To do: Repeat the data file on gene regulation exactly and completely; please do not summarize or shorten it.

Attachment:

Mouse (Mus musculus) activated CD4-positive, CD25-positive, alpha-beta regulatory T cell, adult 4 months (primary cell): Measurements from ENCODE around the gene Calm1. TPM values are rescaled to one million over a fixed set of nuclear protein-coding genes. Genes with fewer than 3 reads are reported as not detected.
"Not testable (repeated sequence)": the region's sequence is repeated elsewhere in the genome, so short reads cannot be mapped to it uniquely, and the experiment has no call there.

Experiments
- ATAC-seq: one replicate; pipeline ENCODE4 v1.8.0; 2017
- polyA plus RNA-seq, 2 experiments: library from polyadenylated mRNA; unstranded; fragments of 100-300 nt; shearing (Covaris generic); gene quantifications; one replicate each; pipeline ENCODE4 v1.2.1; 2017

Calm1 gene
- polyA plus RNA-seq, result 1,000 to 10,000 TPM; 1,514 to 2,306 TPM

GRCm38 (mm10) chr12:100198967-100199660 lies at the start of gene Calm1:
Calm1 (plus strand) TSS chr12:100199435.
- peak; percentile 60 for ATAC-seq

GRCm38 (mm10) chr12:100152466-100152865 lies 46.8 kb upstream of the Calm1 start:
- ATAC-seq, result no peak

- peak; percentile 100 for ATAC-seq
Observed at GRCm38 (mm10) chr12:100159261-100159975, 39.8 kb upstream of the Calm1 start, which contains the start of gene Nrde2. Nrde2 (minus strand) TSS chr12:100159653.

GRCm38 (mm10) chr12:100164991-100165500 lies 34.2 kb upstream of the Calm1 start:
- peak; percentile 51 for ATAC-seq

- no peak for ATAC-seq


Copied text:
Mouse (Mus musculus) activated CD4-positive, CD25-positive, alpha-beta regulatory T cell, adult 4 months (primary cell): Measurements from ENCODE around the gene Calm1. TPM values are rescaled to one million over a fixed set of nuclear protein-coding genes. Genes with fewer than 3 reads are reported as not detected.
"Not testable (repeated sequence)": the region's sequence is repeated elsewhere in the genome, so short reads cannot be mapped to it uniquely, and the experiment has no call there.

Experiments
- ATAC-seq: one replicate; pipeline ENCODE4 v1.8.0; 2017
- polyA plus RNA-seq, 2 experiments: library from polyadenylated mRNA; unstranded; fragments of 100-300 nt; shearing (Covaris generic); gene quantifications; one replicate each; pipeline ENCODE4 v1.2.1; 2017

Calm1 gene
- polyA plus RNA-seq, result 1,000 to 10,000 TPM; 1,514 to 2,306 TPM

GRCm38 (mm10) chr12:100198967-100199660 lies at the start of gene Calm1:
Calm1 (plus strand) TSS chr12:100199435.
- peak; percentile 60 for ATAC-seq

GRCm38 (mm10) chr12:100152466-100152865 lies 46.8 kb upstream of the Calm1 start:
- ATAC-seq, result no peak

- peak; percentile 100 for ATAC-seq
Observed at GRCm38 (mm10) chr12:100159261-100159975, 39.8 kb upstream of the Calm1 start, which contains the start of gene Nrde2. Nrde2 (minus strand) TSS chr12:100159653.

GRCm38 (mm10) chr12:100164991-100165500 lies 34.2 kb upstream of the Calm1 start:
- peak; percentile 51 for ATAC-seq

- no peak for ATAC-seq